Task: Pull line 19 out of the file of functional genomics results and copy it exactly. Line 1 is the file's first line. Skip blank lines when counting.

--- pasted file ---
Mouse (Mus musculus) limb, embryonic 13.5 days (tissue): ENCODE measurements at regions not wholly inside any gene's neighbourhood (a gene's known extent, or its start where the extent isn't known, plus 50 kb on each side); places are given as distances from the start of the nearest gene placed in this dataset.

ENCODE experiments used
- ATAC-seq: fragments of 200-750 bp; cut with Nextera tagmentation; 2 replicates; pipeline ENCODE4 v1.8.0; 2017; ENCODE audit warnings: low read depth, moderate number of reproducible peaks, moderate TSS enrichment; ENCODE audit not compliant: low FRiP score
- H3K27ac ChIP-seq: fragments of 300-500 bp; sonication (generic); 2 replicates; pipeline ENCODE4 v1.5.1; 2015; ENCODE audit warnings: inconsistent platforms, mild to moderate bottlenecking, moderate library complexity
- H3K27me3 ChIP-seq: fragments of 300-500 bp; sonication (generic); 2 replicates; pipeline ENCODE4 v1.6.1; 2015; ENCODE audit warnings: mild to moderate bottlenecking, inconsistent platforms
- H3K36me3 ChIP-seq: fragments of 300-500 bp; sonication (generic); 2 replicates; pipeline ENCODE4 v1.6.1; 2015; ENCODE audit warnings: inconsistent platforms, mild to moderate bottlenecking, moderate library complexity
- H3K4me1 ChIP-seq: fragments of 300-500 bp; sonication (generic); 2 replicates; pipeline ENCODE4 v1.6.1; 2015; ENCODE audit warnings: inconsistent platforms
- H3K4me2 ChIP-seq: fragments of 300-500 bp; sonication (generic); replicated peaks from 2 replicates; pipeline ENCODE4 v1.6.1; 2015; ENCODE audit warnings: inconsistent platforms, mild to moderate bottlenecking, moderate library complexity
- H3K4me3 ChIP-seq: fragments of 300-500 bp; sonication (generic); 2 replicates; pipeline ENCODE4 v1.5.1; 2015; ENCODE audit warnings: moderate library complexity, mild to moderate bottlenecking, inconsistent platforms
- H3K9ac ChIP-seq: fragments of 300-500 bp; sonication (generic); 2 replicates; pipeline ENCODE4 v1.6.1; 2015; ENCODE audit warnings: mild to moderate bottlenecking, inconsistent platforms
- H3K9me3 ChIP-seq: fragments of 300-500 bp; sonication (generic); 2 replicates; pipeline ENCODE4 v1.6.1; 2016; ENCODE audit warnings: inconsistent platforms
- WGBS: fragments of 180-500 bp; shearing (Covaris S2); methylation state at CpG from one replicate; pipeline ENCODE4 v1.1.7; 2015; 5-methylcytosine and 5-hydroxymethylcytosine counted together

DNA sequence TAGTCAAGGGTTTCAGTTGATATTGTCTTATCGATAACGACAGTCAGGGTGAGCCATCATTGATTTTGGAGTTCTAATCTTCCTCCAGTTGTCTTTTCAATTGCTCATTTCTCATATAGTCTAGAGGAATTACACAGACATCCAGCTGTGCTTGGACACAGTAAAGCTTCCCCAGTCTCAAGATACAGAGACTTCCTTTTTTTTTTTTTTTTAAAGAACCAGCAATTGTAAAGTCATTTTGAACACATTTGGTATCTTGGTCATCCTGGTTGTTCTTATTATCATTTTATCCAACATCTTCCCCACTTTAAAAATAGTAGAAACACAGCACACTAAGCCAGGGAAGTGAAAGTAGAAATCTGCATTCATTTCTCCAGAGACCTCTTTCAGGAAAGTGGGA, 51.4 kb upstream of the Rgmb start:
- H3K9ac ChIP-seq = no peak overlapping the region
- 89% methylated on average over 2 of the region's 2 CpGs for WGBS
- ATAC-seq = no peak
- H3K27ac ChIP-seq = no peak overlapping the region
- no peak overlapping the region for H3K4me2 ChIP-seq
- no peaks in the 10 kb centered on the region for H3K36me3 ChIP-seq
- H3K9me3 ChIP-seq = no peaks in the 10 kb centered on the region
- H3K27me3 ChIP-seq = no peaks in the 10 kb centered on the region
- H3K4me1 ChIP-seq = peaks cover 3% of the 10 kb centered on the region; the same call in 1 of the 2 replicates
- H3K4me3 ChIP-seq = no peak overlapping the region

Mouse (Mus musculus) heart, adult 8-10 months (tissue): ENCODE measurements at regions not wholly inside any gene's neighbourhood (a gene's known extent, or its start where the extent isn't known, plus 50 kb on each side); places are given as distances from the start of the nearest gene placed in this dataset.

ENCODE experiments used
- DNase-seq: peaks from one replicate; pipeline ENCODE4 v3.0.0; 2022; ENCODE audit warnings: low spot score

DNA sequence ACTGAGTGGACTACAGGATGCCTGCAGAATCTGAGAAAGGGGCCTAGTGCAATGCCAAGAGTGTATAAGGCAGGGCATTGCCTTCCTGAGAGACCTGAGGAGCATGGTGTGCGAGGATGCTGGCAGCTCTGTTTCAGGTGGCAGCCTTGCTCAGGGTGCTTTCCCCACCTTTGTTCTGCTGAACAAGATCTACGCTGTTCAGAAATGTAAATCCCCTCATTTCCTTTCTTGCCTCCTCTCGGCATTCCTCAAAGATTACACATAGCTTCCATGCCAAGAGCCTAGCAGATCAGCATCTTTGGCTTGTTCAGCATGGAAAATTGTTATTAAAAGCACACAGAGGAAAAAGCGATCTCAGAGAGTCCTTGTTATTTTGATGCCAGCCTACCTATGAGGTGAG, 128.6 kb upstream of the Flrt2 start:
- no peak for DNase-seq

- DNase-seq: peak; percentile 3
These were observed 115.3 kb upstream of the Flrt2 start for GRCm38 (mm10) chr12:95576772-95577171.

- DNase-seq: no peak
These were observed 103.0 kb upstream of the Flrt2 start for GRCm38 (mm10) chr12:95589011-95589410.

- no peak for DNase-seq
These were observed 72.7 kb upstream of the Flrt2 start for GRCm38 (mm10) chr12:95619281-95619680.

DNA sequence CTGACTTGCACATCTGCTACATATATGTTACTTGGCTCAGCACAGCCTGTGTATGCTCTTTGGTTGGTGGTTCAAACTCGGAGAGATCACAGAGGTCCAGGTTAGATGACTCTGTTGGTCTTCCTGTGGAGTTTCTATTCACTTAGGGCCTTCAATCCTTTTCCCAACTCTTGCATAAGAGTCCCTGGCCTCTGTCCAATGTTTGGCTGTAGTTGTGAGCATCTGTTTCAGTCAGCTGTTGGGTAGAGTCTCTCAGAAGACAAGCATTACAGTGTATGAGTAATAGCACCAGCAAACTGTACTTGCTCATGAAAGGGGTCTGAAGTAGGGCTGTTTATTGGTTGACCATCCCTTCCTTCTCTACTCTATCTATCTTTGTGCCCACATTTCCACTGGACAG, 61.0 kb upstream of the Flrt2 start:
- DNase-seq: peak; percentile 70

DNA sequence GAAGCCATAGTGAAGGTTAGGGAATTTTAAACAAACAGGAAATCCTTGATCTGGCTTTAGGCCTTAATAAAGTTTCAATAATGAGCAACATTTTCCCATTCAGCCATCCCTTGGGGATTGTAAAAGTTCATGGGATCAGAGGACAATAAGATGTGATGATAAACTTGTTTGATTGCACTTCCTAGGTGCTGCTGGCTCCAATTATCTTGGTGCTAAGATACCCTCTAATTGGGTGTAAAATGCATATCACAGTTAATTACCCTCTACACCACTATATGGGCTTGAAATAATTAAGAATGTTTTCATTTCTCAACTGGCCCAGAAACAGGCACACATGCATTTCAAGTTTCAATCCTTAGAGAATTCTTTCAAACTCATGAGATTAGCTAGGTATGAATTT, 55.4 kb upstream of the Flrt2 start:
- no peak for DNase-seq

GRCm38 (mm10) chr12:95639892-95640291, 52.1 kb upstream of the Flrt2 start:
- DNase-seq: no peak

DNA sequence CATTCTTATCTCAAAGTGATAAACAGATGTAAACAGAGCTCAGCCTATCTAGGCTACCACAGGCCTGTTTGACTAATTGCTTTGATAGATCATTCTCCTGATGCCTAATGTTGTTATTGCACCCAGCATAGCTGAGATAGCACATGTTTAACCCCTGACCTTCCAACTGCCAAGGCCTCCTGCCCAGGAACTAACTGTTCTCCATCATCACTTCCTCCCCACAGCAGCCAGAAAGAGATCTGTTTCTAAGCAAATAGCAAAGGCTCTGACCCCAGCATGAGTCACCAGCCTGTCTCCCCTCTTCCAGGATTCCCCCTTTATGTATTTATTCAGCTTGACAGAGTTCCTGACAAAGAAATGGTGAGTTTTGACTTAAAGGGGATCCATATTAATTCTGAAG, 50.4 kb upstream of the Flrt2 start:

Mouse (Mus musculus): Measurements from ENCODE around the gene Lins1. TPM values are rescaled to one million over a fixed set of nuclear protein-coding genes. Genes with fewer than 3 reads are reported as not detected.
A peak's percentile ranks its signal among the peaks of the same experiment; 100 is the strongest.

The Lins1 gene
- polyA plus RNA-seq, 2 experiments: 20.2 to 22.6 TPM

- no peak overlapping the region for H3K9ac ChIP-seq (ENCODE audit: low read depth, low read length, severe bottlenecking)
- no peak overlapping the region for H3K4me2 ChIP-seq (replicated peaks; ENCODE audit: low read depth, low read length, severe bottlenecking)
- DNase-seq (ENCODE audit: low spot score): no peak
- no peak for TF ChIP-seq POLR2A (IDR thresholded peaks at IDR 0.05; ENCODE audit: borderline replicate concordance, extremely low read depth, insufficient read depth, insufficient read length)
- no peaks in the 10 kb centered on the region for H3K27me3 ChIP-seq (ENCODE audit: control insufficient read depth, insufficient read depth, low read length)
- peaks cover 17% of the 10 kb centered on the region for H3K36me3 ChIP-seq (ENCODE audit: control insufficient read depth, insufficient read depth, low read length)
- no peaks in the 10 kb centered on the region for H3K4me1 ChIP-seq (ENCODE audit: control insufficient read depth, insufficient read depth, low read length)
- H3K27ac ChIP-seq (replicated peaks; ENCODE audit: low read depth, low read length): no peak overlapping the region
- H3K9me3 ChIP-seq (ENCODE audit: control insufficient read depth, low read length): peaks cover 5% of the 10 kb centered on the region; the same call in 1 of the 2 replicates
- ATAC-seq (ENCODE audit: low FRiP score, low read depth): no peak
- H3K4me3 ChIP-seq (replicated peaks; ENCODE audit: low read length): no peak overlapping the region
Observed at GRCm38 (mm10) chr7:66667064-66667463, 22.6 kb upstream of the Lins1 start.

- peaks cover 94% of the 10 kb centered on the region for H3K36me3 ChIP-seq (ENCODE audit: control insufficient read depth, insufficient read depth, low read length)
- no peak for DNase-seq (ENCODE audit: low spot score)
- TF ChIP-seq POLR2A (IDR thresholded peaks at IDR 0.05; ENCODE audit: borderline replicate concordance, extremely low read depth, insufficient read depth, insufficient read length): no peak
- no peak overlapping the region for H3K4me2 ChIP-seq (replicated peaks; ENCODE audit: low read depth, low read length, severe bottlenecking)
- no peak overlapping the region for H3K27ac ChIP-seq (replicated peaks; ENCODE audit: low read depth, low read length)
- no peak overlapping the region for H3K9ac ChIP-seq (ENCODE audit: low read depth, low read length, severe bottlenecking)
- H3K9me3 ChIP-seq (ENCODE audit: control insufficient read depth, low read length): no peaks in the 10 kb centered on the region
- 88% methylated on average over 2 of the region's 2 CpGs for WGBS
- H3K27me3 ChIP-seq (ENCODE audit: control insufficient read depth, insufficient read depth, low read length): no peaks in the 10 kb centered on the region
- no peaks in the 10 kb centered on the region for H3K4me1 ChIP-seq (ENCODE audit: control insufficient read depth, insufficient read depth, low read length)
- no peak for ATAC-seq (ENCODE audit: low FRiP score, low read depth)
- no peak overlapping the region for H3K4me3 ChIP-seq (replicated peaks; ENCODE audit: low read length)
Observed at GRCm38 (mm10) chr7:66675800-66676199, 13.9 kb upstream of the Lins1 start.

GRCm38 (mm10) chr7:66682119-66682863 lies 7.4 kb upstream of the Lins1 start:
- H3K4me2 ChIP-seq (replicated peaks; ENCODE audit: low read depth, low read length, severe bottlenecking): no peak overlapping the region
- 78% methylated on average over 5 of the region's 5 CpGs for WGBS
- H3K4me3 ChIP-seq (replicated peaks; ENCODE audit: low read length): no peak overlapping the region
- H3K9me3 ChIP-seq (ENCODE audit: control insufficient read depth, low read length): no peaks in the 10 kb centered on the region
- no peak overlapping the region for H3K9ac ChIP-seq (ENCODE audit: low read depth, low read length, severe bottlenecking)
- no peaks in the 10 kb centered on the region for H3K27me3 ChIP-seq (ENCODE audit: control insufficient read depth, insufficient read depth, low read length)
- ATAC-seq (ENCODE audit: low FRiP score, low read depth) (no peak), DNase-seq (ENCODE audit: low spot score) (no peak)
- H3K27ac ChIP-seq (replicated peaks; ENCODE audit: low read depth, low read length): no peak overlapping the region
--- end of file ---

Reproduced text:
- no peaks in the 10 kb centered on the region for H3K36me3 ChIP-seq